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Hidden deep in the basement depths of Widener Library off the corridor which leads to the stacks, is a small display of English, French, Italian, German, and United States World War posters. Coming at a time when this generation has heard more war talk than ever before, the exhibit is both interesting and timely.
All the sentimentalism, rabid patriotism, and bitter feeling which go into the making of any great war may be seen here, as it were, in a birds-eye view. The means by which people were raised to unprecedented heights of jingoism by master professional, propagandists may be understood in every line. Something new in the world at the time, the posters are simple and direct, but very effective, and even now when war is considered the world's greatest evil, they have a punch which strikes home in a forceful manner.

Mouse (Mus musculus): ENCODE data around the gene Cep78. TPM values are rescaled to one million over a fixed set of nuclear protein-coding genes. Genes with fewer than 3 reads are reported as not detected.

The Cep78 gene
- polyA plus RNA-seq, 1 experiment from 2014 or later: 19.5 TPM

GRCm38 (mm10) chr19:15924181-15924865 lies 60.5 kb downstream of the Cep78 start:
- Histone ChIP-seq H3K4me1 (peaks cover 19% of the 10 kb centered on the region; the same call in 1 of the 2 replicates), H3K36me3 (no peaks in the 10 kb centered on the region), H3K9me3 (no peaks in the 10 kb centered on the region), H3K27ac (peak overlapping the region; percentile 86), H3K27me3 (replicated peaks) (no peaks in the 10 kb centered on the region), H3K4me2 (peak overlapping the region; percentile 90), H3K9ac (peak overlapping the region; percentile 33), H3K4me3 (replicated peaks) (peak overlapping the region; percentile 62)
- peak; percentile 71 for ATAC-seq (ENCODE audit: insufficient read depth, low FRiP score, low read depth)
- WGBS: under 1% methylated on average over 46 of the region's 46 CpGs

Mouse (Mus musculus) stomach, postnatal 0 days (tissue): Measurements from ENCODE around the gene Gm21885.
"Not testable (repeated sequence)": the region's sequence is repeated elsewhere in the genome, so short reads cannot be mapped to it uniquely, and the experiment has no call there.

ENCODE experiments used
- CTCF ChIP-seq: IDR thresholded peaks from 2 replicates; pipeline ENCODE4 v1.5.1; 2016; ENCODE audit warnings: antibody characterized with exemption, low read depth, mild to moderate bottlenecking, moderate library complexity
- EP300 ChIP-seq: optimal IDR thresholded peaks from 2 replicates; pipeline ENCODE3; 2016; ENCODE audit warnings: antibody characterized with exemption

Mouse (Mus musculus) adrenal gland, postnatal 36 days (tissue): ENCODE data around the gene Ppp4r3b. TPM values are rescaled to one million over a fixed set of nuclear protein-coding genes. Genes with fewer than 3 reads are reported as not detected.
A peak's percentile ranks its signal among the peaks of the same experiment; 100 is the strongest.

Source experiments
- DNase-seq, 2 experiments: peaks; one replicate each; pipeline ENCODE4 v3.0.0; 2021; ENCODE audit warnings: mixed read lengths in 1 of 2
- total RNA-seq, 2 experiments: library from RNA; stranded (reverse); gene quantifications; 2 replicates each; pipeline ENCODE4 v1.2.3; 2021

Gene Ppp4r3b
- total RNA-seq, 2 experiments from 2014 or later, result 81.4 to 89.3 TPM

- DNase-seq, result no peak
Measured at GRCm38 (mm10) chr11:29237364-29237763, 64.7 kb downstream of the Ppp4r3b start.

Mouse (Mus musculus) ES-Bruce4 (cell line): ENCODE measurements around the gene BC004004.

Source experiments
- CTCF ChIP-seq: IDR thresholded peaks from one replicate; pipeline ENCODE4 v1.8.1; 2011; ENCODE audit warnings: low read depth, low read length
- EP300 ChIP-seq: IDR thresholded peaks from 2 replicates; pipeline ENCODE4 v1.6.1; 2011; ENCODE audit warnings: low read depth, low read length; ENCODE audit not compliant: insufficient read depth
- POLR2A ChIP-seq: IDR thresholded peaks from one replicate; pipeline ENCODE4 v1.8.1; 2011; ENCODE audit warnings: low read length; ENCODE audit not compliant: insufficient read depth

The different methods used by the propagandists, who deftly adapted themselves to the temperaments of their various peoples, is a real lesson in psychology. For the American people the posters are in the heroic mould. They invariably show a tall, stalwart young man about to strike down a German, at the same time rescuing some helpless woman. For the French, who were bearing the brunt of the suffering caused by the war, a more sentimental style was in order. Their posters usually show war orphans or women weeping over a dead husband or lover. For the Germans and Italians the illustrations are more savage, the favorite theme being soldiers fighting in fierce combat amidst scenes of carnage.
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